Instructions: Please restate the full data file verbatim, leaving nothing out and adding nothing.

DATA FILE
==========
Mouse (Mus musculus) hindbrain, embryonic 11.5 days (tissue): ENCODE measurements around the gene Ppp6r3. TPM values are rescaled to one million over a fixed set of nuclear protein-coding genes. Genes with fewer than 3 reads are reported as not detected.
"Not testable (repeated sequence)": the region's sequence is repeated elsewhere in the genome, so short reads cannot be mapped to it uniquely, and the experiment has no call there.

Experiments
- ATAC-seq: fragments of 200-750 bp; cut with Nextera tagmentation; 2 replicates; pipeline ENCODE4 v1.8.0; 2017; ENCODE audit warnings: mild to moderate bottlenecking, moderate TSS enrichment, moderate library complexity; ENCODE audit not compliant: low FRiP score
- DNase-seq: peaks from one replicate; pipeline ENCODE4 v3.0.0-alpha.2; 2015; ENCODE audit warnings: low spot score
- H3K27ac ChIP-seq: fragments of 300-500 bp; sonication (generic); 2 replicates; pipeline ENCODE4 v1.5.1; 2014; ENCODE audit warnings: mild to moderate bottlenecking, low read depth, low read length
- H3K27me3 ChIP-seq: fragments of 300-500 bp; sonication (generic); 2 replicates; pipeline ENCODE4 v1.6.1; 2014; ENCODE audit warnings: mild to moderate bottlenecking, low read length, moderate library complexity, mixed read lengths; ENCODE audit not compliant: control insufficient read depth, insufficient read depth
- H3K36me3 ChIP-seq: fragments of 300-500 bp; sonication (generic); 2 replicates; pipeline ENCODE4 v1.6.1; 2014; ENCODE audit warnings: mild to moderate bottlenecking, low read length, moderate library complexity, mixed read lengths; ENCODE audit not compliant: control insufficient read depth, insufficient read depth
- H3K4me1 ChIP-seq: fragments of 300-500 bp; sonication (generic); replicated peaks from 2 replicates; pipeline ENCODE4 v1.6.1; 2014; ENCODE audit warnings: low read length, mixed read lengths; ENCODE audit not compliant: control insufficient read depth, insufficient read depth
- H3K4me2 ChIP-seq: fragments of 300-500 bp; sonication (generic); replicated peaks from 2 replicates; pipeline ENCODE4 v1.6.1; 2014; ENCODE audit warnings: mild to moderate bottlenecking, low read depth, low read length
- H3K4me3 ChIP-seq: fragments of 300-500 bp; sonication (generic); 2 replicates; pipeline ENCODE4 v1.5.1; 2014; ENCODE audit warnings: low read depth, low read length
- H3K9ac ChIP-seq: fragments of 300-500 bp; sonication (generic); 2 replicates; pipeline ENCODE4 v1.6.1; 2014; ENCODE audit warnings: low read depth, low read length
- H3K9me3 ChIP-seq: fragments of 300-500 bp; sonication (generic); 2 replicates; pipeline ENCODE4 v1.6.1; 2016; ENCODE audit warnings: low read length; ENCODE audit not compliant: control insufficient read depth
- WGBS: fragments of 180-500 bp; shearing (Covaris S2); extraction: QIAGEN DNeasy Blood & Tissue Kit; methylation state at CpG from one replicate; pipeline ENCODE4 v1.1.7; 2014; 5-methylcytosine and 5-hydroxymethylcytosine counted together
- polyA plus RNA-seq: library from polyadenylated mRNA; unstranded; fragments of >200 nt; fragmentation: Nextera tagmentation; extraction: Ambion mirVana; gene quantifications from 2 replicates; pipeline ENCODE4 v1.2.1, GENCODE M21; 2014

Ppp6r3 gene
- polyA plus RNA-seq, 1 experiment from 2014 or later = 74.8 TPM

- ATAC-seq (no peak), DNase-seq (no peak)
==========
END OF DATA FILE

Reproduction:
Mouse (Mus musculus) hindbrain, embryonic 11.5 days (tissue): ENCODE measurements around the gene Ppp6r3. TPM values are rescaled to one million over a fixed set of nuclear protein-coding genes. Genes with fewer than 3 reads are reported as not detected.
"Not testable (repeated sequence)": the region's sequence is repeated elsewhere in the genome, so short reads cannot be mapped to it uniquely, and the experiment has no call there.

Experiments
- ATAC-seq: fragments of 200-750 bp; cut with Nextera tagmentation; 2 replicates; pipeline ENCODE4 v1.8.0; 2017; ENCODE audit warnings: mild to moderate bottlenecking, moderate TSS enrichment, moderate library complexity; ENCODE audit not compliant: low FRiP score
- DNase-seq: peaks from one replicate; pipeline ENCODE4 v3.0.0-alpha.2; 2015; ENCODE audit warnings: low spot score
- H3K27ac ChIP-seq: fragments of 300-500 bp; sonication (generic); 2 replicates; pipeline ENCODE4 v1.5.1; 2014; ENCODE audit warnings: mild to moderate bottlenecking, low read depth, low read length
- H3K27me3 ChIP-seq: fragments of 300-500 bp; sonication (generic); 2 replicates; pipeline ENCODE4 v1.6.1; 2014; ENCODE audit warnings: mild to moderate bottlenecking, low read length, moderate library complexity, mixed read lengths; ENCODE audit not compliant: control insufficient read depth, insufficient read depth
- H3K36me3 ChIP-seq: fragments of 300-500 bp; sonication (generic); 2 replicates; pipeline ENCODE4 v1.6.1; 2014; ENCODE audit warnings: mild to moderate bottlenecking, low read length, moderate library complexity, mixed read lengths; ENCODE audit not compliant: control insufficient read depth, insufficient read depth
- H3K4me1 ChIP-seq: fragments of 300-500 bp; sonication (generic); replicated peaks from 2 replicates; pipeline ENCODE4 v1.6.1; 2014; ENCODE audit warnings: low read length, mixed read lengths; ENCODE audit not compliant: control insufficient read depth, insufficient read depth
- H3K4me2 ChIP-seq: fragments of 300-500 bp; sonication (generic); replicated peaks from 2 replicates; pipeline ENCODE4 v1.6.1; 2014; ENCODE audit warnings: mild to moderate bottlenecking, low read depth, low read length
- H3K4me3 ChIP-seq: fragments of 300-500 bp; sonication (generic); 2 replicates; pipeline ENCODE4 v1.5.1; 2014; ENCODE audit warnings: low read depth, low read length
- H3K9ac ChIP-seq: fragments of 300-500 bp; sonication (generic); 2 replicates; pipeline ENCODE4 v1.6.1; 2014; ENCODE audit warnings: low read depth, low read length
- H3K9me3 ChIP-seq: fragments of 300-500 bp; sonication (generic); 2 replicates; pipeline ENCODE4 v1.6.1; 2016; ENCODE audit warnings: low read length; ENCODE audit not compliant: control insufficient read depth
- WGBS: fragments of 180-500 bp; shearing (Covaris S2); extraction: QIAGEN DNeasy Blood & Tissue Kit; methylation state at CpG from one replicate; pipeline ENCODE4 v1.1.7; 2014; 5-methylcytosine and 5-hydroxymethylcytosine counted together
- polyA plus RNA-seq: library from polyadenylated mRNA; unstranded; fragments of >200 nt; fragmentation: Nextera tagmentation; extraction: Ambion mirVana; gene quantifications from 2 replicates; pipeline ENCODE4 v1.2.1, GENCODE M21; 2014

Ppp6r3 gene
- polyA plus RNA-seq, 1 experiment from 2014 or later = 74.8 TPM

- ATAC-seq (no peak), DNase-seq (no peak)